Monday, May 9, 2016

My Buckwheat Hull Bed Adventure: A Review

So as some of you know, my girls have two homes with Daddy, one with Mommy. We've had to divide and conquer stacks of belongings and weed our way through countless online ads for used furniture. All of this administrative busy work is necessary, though, to keep me from getting lost in my own thoughts. I welcome it. I welcome the craziness of moving toys and searching for sustainable home furnishings.

And can I please tell you, if you're ever looking for a great way to keep yourself busy for countless (and I mean countless) hours, look no further than researching an affordable, eco-friendly, organic mattress.

I think I've read close to 50 articles on peace-love-dope hippie bed options. I've scoured website after website and my eyes are still blurry from the seemingly-endless array of latex, rubber, cotton, and of course, foam mattresses available on the market today. Each of them had a price tag well over $1k for a twin. I was checking out full sizes's just me now. And my Daryl Dixon pillow. I'm strangely ok with that.

Just as I thought I would need to resort to toxic, off-gassing mattresses, the glory of all glories fell upon me and I read about buckwheat hull mattresses.

Buckwheat what?

Buckwheat hulls.

So get this - buckwheat is a grain, right? People eat it kinda like quinoa or amaranth. You can bake bread with it. It's a great cover crop - farmers can use it between growing seasons to keep soil healthy and weeds at bay. The little tiny black outer shell on the buckwheat grain (seed) is called the hull. They are shells, that's it. They smell like bread. And they make a "swish" noise when you put a bunch together in a bag.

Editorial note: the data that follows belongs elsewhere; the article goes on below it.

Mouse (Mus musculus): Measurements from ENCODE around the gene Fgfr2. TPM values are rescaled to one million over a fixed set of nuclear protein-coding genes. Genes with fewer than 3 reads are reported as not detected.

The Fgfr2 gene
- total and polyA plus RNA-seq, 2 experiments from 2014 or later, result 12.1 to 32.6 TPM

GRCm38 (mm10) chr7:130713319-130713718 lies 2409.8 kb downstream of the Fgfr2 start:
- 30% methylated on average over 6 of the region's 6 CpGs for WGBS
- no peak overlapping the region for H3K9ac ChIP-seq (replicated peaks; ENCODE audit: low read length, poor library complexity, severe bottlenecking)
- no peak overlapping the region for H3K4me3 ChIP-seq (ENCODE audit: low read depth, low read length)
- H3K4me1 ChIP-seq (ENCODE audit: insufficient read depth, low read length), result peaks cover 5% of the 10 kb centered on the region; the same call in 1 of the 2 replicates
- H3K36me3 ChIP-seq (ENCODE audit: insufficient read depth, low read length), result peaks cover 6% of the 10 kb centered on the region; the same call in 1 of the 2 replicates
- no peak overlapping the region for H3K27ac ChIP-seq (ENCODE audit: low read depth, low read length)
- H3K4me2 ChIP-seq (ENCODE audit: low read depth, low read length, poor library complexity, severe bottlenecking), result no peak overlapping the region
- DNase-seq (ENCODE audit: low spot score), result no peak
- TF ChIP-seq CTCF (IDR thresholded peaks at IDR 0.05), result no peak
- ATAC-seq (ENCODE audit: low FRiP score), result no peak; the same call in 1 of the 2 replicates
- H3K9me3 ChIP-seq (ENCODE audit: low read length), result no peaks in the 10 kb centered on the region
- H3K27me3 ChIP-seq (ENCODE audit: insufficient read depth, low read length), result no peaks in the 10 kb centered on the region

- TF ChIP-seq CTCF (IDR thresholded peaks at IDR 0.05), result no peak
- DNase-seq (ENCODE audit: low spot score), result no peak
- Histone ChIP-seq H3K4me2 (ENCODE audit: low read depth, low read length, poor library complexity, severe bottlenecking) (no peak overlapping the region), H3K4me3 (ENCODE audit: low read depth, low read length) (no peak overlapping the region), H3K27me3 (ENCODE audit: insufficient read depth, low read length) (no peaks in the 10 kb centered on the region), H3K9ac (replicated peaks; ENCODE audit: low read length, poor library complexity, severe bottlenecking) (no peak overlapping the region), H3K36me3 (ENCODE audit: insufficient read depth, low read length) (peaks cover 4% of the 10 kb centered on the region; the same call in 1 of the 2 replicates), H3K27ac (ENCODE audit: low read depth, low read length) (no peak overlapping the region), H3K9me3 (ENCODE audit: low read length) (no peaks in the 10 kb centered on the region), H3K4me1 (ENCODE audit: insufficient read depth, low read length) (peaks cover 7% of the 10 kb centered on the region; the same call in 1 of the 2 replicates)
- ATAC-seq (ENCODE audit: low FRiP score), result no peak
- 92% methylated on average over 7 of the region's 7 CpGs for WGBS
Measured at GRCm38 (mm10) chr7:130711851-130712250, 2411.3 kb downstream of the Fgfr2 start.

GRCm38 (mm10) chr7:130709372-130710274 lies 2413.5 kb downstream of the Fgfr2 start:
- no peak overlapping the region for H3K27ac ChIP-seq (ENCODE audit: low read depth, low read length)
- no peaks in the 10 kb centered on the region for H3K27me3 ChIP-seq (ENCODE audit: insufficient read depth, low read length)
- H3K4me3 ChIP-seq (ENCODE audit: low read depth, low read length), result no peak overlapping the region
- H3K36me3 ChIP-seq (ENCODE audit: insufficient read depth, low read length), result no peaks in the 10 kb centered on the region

Now why would anyone want to sleep on buckwheat? 

Buckwheat hulls are strong...they don't squish under your weight when you sleep. Your body, with all of its curves and corners, is supported. They're also great for those with allergies. No synthetic fibers or feathers or chemicals or flame retardants. The hulls allow a ton of air to pass through, too - dust mites don't like airy quarters. Last cool little tidbit? Buckwheat hulls do not retain heat. That means if you turn into a sweaty hog like I do sometimes, you won't need to worry about it while sleeping :)

But the real question - is it comfortable? Like, in real life, Kevin? Well dear readers, I'm about to tell you. That's right. I bought a buckwheat hull mattress kit and I've been sleeping on it for two weeks.

So first, I need to note, I was not paid a dime for this review. I did not get any discounts or perks or any special treatment .... it's just been such a cool experience, I had to write about it. Of course. 

I ordered my DIY mattress kit and buckwheat hulls from Open Your Eyes Bedding.

The kit comes with organic cotton sleeves to put the hulls in. My hulls came in 5 large white bags, all delivered to my house via a sweaty UPS driver (giggity). I had my sleeves, I had my buckwheat, all I needed was a partner to help me build the mattress.

So I called upon the power of my sweet little 4th grader :) She helped me every step of the way.

We filled the little pod sleeves.

Wove them together one by one.

Row by row.

And then - done! :)

That's great Jen, but how does it feel?

In two words? Freaking fantastic.